'Chick flicks: At wedand wakes
By Jennifer Petlinski
Daily Arts Writer
Remember atime when "chick flicks"
were fun to watch? When you and your
friends unanimously agreed to rent
"Girls Just Want To Have Fun" foryour
sixth-grade slumber party?
Ohhh ... those were the days. Unfor-
tunately, these movies are becoming
distant, fleeting memories of the past.
All we have left are pathetic efforts to
The big question, of course, is: Why
did these "chick flicks" of the'80s easily
win the hearts of their target audience?
Certainly not because of their cheesy
plots. Definitely not because of the sym-
bolism or the hidden meaning within
them. In fact, these "chick flicks" basi-
cally had no point, no action and, most
important, they had nothing beneath the
surface. Unlike "chick flicks" of today,
these were just plain fun.
Fun. It seems like such a simple con-
cept. So simple, in fact, that most direc-
tors of today cannot grasp it.
We loved to watch Sarah Jessica Parker
dance to silly songs for two hours in
"Girls Just Want To Have Fun." We
jumped at the chance to see Molly
Ringwald make a fool of herself, as she
triedtogetoneboy's attention in"Sixteen
Candles." Our hearts melted when John
Cusack blasted "In Your Eyes" outside
lone Skye's window in "Say Anything."
These are the moments that we live for.
Forget plot, theme and purpose. We want
a break from our complex lives.
"Chick flicks" of the '90s, however,
have brought us from la-la land back to
the real world, and we don't like it onebit.
And how, you might ask, do directors
of the latest "chick flicks" intend to top
those of the past? They have taken the
simple, typical, embarrassing, hilari-
ous love story and turned it into some-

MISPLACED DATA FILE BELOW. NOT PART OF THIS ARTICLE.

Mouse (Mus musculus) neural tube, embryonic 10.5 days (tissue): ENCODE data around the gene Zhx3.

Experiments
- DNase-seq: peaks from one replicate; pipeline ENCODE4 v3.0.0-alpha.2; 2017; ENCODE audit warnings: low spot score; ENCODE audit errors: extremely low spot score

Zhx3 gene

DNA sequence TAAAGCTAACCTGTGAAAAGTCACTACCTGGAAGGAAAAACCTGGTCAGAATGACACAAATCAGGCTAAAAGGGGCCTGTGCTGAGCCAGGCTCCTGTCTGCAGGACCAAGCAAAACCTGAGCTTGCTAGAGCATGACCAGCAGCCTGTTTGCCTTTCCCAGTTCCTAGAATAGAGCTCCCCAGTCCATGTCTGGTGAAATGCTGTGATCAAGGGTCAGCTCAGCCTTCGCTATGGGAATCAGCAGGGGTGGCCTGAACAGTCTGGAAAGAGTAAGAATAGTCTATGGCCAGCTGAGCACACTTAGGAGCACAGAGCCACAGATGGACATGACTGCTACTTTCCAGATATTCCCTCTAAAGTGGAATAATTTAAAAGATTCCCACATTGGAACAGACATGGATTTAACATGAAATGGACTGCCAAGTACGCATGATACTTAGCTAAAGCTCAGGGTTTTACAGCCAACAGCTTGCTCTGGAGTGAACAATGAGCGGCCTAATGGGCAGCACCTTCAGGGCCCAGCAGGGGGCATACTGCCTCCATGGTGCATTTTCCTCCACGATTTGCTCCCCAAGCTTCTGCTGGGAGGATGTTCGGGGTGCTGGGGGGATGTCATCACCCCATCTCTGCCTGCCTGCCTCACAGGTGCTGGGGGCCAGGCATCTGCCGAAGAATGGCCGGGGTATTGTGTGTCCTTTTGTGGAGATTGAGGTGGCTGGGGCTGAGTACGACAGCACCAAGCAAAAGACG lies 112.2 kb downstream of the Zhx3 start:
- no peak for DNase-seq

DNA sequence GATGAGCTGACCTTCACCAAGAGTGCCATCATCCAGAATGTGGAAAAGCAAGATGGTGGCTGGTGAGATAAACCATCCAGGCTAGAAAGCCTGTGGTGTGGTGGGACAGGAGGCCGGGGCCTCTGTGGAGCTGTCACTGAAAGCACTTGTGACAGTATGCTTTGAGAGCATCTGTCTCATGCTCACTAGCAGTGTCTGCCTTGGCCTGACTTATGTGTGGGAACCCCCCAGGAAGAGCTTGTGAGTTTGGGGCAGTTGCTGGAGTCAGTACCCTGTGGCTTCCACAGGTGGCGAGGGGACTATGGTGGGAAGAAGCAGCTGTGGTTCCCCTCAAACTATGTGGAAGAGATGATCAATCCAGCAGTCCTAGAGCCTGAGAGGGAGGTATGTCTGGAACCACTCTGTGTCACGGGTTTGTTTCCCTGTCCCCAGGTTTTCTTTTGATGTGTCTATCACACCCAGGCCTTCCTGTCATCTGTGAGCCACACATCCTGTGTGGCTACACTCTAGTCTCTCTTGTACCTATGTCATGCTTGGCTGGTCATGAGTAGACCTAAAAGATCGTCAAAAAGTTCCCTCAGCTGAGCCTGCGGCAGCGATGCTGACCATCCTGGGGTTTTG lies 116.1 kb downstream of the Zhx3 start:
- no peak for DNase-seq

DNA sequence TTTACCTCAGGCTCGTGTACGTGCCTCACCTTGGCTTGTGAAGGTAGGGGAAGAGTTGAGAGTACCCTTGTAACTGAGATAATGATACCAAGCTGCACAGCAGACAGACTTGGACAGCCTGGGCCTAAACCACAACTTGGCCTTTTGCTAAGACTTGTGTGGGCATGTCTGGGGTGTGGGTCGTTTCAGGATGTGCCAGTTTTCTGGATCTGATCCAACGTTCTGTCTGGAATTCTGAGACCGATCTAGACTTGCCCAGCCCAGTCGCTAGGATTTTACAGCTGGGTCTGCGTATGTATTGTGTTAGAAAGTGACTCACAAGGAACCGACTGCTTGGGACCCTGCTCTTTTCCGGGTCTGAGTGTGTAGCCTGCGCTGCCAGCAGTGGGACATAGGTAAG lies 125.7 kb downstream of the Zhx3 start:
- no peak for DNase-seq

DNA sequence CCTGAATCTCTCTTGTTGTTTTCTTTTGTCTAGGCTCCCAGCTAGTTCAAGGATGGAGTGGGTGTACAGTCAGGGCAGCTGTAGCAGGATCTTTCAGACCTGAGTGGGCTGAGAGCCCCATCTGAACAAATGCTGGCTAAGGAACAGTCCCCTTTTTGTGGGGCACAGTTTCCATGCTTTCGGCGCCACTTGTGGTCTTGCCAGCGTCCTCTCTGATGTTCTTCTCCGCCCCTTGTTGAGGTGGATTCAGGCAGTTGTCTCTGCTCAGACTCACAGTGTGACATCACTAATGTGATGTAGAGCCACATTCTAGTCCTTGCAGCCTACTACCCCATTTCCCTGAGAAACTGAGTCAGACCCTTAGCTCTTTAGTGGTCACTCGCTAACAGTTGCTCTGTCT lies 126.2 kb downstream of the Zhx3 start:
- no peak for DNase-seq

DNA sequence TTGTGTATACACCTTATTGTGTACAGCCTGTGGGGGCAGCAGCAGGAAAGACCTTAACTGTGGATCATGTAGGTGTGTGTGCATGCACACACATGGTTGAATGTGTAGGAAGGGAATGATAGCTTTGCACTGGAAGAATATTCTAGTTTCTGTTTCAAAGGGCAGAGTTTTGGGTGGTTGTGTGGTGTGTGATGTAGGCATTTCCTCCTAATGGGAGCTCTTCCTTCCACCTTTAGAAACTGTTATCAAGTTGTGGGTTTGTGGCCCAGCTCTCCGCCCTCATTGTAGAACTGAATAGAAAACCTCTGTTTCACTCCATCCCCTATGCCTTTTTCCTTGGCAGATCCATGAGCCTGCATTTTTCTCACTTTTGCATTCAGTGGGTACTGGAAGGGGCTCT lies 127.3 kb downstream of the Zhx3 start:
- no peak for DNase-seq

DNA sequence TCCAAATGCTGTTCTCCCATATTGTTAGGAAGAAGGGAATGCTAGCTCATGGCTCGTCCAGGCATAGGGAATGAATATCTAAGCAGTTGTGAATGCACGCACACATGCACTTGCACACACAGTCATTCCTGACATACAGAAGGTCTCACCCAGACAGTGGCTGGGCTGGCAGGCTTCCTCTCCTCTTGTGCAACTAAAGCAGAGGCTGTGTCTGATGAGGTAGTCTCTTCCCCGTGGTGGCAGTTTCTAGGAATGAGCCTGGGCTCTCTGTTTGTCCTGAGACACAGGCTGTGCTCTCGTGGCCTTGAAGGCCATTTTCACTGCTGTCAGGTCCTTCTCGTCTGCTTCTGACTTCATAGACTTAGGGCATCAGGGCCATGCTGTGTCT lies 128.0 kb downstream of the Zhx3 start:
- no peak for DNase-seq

thing much more complex. And tragic.
Now, there's always a funeral, where
the other characters cry over a dead
person for the bulk of a movie. There's
lots of pregnancies - you know, the
kind with complications. And don't
forget marriages and weddings; usually
this plot ties in somehow with the preg-
nancies and the dead people. Pretty
deep stuff, huh?
So maybe "chick flicks" of the past
weren't exactly intellectually stimulat-
ing. But who says they were supposed
to be? On the other hand, with the '90s
came tragedy - a concept that direc-
tors will weave into their story line at
every chance they get.
It usually goes something like this:
Someone who is dying of a tragic dis-
ease befriends someone else who is
pregnant at awedding ofamutual friend.
Throughout the entire movie, they'll
talk about their problems, one of them
will die and the other one will write a
song for her friend's funeral. The "deep
thing"just doesn't work here.
Many movies follow along this same
line of tragedy. In "Beaches," we're sup-
posed to cry when Barbara Hershey dies
of cancer (this is Bette Midler's cue to
sing). In "Steel Magnolias," we sit through
Julia Roberts' wedding, pregnancy and,
death (the big three), only to watch her
friends and family get their hair done for
each occasion. In "Boys on the Side," wq
follow the getaway of three women; b)
the end of the movie, we've witnessed
two deaths, Drew Barrymore's pregnancy
and Whoopi Goldberg's rendition of a
Bonnie Raitt song. It doesn't get mucl:
What about the latest movies such as
"Moonlight and Valentino," "How To
Make An American Quilt"and"Now an4
Then?" "American Quilt" is the only one
that comes anywhere near success --
until the whole marriage dilemma i&
brought up again.
Different characters, same tragedies
How are we supposed to worry about
other people's problems (whom w4
don't even know), when we are con-
cerned with passing our own midterms:
It just isn't going to happen.
In case "chick flick" directors ofth,
'90s missed the message: We don 't
need another movie about somebody
else's life-threatening problems. In-.
stead, we want that hilarious and simple
story back. You know, the one without
a point. Anything else would be settling
for tragic, stupid mediocrity. Enough
already. Let's get back to the basics.
Now, our eyes never blink and our
heads never turn at the sight of a
advertisement for yet another "chick:
flick." We are not threatened by them:
Our VCRs will play our favorites again
and again before we ever pay six buck*
to see another big flop.
Shannon Doherty of "Beverly Hills, 90210" fame (or is it infamy?), tarnishes the
silver screen in "Malirats," director Kevin Smith's follow-up to "Clerks."